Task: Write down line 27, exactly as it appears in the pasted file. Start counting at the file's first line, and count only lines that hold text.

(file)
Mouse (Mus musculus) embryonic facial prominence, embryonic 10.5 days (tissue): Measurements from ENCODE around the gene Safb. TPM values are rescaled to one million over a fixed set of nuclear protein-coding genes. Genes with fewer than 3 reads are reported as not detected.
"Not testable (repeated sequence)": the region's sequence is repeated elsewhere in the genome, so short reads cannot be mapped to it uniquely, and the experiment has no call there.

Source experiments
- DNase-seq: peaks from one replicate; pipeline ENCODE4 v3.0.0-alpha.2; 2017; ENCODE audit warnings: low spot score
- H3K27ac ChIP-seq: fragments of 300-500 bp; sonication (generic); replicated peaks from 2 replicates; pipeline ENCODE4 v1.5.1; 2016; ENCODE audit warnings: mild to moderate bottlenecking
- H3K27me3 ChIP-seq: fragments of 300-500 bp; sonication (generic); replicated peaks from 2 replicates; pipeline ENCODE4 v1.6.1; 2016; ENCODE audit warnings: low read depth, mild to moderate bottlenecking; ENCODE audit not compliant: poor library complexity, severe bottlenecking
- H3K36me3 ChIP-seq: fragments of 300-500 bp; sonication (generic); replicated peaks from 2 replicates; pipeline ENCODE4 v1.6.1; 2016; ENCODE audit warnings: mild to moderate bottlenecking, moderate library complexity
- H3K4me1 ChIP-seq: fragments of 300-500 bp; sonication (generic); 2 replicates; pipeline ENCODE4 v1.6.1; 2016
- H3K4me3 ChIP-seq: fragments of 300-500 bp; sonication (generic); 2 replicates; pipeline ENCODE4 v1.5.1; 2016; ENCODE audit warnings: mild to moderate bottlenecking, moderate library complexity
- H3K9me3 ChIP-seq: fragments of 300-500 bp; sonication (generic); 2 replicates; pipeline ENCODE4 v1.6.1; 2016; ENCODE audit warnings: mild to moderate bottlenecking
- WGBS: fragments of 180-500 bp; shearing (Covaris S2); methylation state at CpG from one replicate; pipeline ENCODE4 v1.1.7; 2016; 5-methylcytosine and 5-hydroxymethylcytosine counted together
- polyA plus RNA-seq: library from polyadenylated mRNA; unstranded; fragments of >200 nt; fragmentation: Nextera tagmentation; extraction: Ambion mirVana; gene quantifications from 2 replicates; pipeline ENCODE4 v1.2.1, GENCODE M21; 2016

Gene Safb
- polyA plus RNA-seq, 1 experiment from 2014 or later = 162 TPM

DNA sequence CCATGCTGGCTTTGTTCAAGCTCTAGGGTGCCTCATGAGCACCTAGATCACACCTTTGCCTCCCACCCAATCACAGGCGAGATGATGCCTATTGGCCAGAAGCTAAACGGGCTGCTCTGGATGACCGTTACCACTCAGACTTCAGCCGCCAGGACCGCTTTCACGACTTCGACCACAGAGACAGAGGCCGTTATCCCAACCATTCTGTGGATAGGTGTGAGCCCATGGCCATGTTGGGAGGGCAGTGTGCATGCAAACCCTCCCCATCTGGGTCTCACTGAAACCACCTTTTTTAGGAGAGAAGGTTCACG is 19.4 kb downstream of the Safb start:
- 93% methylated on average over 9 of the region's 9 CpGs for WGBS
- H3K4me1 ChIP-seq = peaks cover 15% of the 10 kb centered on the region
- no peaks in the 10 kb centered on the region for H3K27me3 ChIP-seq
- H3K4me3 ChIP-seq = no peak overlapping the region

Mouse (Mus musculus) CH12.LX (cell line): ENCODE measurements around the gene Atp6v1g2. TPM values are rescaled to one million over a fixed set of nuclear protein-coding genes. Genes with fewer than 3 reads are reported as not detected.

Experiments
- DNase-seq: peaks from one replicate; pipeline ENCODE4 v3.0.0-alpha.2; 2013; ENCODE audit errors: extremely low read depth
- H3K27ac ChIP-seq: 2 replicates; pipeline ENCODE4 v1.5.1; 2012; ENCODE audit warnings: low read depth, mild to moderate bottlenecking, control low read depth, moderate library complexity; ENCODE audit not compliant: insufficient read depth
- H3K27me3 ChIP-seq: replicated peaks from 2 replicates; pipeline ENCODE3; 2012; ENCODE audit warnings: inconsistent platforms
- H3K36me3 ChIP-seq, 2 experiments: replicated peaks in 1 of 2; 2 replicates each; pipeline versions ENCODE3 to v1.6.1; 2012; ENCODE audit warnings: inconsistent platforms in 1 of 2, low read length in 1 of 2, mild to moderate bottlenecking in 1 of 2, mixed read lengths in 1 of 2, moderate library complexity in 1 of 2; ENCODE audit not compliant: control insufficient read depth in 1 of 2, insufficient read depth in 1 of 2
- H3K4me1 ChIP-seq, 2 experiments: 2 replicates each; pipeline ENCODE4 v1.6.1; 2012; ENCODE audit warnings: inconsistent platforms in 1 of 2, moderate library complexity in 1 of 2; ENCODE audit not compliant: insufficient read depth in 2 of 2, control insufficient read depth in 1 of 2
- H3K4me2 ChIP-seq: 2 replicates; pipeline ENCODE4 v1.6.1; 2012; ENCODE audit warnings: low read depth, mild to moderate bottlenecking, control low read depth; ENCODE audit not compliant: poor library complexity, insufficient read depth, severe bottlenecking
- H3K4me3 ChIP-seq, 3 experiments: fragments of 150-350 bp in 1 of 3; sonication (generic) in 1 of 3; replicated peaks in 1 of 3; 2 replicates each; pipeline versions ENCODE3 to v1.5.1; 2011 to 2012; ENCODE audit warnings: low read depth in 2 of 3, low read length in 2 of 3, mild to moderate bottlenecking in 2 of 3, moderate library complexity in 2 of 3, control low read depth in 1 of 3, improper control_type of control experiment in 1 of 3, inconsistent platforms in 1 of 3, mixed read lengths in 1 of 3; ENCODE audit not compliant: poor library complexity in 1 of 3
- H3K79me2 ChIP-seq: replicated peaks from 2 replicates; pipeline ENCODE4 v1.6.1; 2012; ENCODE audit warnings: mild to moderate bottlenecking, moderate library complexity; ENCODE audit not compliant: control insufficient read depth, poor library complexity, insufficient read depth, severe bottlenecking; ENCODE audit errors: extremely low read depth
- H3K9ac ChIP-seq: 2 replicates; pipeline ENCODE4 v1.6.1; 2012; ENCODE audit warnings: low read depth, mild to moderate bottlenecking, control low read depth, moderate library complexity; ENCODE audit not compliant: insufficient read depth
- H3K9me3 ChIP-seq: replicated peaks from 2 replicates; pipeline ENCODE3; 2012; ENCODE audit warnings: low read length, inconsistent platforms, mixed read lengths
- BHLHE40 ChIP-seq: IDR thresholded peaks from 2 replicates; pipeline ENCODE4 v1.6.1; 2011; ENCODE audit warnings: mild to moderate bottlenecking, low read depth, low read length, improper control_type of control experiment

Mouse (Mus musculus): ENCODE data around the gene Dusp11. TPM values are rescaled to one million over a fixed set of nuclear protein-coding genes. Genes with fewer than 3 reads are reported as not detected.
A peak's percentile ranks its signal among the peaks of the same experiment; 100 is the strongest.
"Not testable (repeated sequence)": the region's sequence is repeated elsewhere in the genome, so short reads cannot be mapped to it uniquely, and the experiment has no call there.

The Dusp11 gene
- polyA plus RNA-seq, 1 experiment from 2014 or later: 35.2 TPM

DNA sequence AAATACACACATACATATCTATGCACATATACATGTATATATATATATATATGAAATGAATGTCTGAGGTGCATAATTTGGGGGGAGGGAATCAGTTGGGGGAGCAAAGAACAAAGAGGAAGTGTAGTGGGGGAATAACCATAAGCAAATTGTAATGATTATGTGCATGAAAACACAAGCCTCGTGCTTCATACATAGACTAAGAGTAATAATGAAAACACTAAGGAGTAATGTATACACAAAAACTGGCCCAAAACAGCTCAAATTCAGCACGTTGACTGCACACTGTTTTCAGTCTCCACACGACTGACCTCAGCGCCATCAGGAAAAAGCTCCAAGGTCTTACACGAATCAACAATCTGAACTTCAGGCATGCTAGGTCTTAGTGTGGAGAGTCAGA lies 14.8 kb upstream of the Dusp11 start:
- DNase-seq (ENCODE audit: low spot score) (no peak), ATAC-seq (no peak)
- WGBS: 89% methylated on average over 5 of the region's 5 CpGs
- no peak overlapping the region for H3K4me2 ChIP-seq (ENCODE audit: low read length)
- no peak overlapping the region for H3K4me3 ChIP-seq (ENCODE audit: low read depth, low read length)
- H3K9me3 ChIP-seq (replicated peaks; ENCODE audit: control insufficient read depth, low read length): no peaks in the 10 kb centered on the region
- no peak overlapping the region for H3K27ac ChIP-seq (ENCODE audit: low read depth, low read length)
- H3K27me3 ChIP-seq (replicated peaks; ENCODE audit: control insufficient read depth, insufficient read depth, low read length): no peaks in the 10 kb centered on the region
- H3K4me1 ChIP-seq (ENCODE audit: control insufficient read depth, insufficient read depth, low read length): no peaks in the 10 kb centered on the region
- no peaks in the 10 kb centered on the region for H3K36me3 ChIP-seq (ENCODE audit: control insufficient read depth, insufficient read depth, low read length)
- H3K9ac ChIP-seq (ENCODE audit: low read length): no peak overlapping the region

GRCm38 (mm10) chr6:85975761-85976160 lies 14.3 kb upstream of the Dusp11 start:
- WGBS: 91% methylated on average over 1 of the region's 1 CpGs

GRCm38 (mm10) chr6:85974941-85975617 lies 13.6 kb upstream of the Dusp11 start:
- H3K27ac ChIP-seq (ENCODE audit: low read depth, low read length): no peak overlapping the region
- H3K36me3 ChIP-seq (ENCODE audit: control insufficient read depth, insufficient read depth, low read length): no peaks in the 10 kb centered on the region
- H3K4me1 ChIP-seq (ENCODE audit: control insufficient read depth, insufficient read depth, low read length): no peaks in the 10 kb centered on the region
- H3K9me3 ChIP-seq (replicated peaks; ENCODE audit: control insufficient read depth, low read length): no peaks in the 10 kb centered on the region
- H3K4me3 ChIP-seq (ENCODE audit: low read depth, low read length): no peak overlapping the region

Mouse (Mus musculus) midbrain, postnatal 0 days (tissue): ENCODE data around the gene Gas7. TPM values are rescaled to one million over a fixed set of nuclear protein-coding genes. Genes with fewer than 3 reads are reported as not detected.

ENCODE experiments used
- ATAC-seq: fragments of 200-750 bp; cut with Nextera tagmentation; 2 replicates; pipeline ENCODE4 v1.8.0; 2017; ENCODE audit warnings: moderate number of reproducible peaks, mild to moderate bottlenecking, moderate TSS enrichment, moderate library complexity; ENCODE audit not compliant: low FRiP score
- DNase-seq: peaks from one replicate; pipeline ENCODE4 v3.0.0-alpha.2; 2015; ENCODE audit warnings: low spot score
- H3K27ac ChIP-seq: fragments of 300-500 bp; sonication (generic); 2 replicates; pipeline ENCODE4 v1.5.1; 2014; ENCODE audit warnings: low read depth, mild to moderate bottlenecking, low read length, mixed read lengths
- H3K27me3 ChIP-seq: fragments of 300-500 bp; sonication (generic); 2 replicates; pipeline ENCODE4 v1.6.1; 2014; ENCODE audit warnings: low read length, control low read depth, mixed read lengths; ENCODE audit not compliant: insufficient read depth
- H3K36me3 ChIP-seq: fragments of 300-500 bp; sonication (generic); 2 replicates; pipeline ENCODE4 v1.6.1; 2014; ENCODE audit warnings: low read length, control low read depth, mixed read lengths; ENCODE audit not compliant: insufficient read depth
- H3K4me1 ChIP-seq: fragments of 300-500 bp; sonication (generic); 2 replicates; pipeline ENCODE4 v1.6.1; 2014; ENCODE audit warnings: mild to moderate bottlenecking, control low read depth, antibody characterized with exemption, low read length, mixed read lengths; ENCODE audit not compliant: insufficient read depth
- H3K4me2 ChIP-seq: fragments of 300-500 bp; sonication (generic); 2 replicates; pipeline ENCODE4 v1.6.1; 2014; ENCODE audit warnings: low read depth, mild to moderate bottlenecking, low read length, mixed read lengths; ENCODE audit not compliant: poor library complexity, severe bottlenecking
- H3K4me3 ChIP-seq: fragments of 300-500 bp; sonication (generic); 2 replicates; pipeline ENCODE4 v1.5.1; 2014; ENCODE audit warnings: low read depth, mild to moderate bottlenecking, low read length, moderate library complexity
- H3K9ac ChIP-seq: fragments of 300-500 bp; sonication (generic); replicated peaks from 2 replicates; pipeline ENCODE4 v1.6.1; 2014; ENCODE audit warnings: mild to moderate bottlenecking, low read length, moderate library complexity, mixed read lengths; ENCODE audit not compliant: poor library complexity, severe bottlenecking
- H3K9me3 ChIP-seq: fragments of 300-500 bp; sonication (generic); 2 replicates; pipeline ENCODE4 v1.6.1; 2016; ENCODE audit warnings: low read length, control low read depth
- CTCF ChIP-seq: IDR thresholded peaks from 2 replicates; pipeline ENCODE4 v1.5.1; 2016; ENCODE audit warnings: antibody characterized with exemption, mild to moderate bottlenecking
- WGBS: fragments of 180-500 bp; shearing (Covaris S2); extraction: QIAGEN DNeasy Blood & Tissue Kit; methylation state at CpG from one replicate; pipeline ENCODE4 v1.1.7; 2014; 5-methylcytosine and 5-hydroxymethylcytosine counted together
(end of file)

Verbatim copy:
- H3K4me2 ChIP-seq: 2 replicates; pipeline ENCODE4 v1.6.1; 2012; ENCODE audit warnings: low read depth, mild to moderate bottlenecking, control low read depth; ENCODE audit not compliant: poor library complexity, insufficient read depth, severe bottlenecking